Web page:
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  • 200.
    Kuznetsov, Ivan
    et al.
    SMHI, Research Department, Oceanography.
    Neumann, Thomas
    Simulation of carbon dynamics in the Baltic Sea with a 3D model2013In: Journal of Marine Systems, ISSN 0924-7963, E-ISSN 1879-1573, Vol. 111, p. 167-174Article in journal (Refereed)
    Abstract [en]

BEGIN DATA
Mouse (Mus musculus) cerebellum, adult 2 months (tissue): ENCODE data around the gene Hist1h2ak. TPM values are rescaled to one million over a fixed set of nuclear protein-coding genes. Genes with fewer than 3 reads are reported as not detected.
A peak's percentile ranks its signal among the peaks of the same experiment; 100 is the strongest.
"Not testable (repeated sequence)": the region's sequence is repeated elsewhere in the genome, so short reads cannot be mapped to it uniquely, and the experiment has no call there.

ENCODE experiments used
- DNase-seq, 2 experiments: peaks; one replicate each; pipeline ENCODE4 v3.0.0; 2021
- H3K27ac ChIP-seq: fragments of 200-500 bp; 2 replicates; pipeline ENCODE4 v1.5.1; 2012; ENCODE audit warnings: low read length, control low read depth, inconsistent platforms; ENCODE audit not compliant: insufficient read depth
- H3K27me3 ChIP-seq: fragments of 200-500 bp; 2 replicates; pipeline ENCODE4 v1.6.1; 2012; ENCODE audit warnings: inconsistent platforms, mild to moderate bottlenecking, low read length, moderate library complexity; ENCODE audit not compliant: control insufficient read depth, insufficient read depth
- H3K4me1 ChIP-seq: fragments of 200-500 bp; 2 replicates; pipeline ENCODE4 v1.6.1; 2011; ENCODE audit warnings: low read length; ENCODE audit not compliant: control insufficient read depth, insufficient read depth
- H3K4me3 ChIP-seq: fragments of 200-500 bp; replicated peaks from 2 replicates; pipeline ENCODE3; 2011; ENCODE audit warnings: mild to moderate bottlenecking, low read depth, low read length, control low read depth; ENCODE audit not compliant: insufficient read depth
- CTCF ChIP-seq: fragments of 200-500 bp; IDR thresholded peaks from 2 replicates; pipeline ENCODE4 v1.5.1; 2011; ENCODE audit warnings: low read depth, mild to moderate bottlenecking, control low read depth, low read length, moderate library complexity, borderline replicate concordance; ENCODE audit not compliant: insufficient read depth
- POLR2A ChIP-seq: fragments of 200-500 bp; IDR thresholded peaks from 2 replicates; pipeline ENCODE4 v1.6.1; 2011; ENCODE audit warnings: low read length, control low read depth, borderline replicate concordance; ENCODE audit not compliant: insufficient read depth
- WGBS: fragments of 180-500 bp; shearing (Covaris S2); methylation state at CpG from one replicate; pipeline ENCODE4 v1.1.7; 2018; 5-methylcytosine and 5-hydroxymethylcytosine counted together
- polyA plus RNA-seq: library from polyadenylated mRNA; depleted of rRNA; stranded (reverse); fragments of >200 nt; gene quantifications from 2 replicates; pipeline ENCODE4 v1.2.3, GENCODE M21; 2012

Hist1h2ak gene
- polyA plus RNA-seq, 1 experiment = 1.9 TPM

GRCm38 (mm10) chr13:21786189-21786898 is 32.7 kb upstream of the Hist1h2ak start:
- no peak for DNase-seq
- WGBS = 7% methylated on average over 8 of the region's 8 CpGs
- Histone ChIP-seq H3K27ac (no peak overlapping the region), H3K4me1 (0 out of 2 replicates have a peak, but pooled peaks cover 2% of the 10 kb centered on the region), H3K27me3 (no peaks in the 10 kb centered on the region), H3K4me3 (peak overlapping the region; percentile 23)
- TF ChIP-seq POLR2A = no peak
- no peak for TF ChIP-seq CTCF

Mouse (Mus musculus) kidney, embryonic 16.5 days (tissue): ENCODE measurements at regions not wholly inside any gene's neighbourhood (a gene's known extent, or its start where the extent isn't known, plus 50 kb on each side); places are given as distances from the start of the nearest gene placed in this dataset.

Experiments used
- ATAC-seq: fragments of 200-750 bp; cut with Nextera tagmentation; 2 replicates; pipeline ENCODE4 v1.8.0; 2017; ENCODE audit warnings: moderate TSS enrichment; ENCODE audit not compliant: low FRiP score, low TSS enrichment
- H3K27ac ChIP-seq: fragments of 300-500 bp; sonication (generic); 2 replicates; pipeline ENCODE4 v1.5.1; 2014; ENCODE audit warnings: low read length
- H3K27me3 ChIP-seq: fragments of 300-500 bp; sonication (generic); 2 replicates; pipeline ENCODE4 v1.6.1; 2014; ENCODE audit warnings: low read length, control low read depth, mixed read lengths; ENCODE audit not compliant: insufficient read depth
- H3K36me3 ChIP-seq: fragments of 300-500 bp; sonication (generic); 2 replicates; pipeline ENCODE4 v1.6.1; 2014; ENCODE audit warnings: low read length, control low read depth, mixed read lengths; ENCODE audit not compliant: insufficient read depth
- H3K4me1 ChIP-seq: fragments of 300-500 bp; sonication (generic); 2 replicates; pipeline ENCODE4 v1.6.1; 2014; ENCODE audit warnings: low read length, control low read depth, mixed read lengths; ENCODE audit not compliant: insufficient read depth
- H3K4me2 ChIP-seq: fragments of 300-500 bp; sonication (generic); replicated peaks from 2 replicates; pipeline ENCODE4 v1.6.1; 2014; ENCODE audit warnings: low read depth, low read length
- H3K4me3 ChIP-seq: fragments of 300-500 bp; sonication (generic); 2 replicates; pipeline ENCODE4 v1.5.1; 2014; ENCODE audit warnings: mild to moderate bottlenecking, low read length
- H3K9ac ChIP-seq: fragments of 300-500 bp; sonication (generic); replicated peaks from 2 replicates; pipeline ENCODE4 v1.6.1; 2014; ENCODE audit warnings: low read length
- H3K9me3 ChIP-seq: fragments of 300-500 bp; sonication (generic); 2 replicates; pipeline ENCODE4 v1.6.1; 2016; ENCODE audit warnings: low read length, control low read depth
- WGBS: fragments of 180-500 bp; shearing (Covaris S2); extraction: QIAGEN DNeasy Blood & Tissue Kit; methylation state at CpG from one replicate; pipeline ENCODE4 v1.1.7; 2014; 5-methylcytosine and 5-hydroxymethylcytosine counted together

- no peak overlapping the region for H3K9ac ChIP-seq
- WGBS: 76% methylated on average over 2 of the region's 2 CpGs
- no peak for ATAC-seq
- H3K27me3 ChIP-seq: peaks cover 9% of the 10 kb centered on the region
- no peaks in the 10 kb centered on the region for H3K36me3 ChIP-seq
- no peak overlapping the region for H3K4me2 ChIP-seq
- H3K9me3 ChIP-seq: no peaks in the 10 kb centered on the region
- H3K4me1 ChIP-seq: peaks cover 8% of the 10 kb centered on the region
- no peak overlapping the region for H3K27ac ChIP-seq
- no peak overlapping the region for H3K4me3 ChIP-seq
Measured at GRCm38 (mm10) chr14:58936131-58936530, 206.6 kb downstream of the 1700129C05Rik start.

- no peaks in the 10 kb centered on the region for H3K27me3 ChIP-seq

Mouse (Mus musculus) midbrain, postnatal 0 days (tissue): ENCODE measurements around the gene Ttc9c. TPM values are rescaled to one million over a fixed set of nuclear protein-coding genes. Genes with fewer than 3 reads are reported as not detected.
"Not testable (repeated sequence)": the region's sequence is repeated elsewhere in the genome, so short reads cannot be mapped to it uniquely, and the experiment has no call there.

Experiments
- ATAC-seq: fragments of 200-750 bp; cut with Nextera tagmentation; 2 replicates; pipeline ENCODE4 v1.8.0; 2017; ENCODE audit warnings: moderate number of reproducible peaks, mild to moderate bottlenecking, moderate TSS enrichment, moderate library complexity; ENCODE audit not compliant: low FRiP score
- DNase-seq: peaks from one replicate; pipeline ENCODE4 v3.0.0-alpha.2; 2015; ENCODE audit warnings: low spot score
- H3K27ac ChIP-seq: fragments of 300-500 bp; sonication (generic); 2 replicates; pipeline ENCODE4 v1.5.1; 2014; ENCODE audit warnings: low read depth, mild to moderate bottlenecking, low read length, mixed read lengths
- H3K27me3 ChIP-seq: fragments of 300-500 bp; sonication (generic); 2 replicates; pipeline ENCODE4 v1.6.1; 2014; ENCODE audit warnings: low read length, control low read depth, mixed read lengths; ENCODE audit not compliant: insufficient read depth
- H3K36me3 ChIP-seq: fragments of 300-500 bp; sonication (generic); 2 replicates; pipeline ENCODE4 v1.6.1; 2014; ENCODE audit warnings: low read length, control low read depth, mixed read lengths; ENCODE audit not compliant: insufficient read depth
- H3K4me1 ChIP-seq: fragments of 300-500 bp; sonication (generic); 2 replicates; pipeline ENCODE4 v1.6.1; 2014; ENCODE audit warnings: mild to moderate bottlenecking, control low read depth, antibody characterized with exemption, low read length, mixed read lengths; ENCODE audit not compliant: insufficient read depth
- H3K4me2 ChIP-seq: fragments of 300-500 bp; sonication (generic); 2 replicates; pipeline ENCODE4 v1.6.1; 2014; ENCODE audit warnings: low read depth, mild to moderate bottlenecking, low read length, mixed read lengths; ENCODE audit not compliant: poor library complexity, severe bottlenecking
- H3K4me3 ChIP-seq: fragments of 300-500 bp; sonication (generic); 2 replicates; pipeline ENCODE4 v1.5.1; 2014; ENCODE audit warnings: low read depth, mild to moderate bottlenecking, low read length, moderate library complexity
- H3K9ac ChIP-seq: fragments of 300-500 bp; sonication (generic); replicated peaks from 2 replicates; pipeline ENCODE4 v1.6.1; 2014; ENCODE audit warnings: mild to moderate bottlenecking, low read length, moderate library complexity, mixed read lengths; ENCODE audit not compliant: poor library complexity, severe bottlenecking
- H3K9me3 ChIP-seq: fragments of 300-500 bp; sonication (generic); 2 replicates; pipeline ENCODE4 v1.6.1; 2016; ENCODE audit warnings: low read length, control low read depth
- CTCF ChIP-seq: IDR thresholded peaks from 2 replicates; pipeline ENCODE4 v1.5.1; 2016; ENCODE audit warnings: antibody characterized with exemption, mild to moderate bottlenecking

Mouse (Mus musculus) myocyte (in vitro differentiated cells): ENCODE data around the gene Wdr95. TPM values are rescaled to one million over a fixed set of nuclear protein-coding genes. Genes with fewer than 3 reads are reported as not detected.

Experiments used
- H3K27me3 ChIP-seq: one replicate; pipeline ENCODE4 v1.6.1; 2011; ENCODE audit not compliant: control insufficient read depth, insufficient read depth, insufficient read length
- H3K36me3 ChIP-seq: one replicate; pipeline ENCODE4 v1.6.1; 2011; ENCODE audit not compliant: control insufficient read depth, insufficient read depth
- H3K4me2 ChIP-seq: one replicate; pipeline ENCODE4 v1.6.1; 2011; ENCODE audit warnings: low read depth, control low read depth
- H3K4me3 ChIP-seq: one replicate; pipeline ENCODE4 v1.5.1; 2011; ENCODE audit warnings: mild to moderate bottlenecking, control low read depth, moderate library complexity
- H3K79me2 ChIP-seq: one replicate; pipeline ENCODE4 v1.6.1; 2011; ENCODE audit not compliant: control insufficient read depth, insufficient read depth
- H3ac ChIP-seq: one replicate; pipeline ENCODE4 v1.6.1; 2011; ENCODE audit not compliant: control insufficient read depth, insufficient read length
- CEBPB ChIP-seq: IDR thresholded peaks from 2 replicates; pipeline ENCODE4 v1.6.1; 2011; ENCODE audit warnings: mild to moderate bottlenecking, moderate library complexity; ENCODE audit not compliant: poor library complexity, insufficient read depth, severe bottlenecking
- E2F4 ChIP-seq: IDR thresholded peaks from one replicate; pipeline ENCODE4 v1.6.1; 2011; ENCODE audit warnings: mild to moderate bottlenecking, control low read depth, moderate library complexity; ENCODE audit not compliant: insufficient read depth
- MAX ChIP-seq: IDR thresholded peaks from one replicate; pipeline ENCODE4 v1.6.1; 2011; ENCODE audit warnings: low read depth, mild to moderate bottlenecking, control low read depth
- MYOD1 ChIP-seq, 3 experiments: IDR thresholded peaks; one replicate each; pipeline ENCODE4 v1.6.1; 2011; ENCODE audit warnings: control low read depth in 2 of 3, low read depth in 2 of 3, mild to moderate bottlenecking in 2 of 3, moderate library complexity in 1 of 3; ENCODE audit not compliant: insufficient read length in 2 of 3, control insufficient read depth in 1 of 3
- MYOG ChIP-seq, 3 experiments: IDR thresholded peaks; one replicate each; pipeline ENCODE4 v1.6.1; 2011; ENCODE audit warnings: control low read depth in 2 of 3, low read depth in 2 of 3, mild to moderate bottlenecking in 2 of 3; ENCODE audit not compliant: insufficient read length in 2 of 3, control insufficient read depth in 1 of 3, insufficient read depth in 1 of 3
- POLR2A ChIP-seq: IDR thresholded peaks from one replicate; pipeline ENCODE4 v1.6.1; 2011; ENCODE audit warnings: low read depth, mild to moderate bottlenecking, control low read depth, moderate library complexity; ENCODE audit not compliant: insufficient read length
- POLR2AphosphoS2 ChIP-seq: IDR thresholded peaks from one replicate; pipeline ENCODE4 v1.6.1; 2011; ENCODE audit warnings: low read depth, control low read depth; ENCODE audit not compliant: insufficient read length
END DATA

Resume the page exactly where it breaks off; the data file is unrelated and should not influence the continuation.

A full resolved three-dimensional physical-biogeochemical model ERGOM (Ecological ReGional Ocean model) was used to simulate the carbon dynamics in the Baltic Sea. Here, a simple carbon cycle has been included in the model. This was accomplished by the addition of dissolved inorganic carbon and total alkalinity to the model. Model results of the hindcast simulation (1961-2007) are in a good agreement with observations. Lateral gradients of the alkalinity are well reproduced by the model. A net inorganic carbon transport from the Baltic Sea to the Kattegat is in the range of the results of previous studies. Further, two climate projections with different nutrient load scenarios reflecting the possible development of the carbon system dynamics in the Baltic Sea were conducted. Climate scenario simulations (1961-2100) showed a continuous "acidification effect" of the Baltic Sea that mainly is controlled by changing of the atmospheric pCO(2). However, changes in pH due to other factors (such as changing temperature, primary production) are different for different regions of the sea. Simulated mean total alkalinity and dissolved inorganic carbon decrease in scenarios of climate change despite the increase of total alkalinity and dissolved inorganic carbon loads. The performed climate simulations show that mean total alkalinity decreases by about 150 mmol m(-3) and dissolved inorganic carbon by about 80-120 mmol m(-3). At the same time total alkalinity to salinity relations change in future climate due to that salinity decreases "faster" than alkalinity. Simultaneously, export of the total alkalinity and the dissolved inorganic carbon from the Baltic Sea to the North Sea has the trend to increase from 11% to 18% depending on the climate scenario. C) 2012 Elsevier B.V. All rights reserved.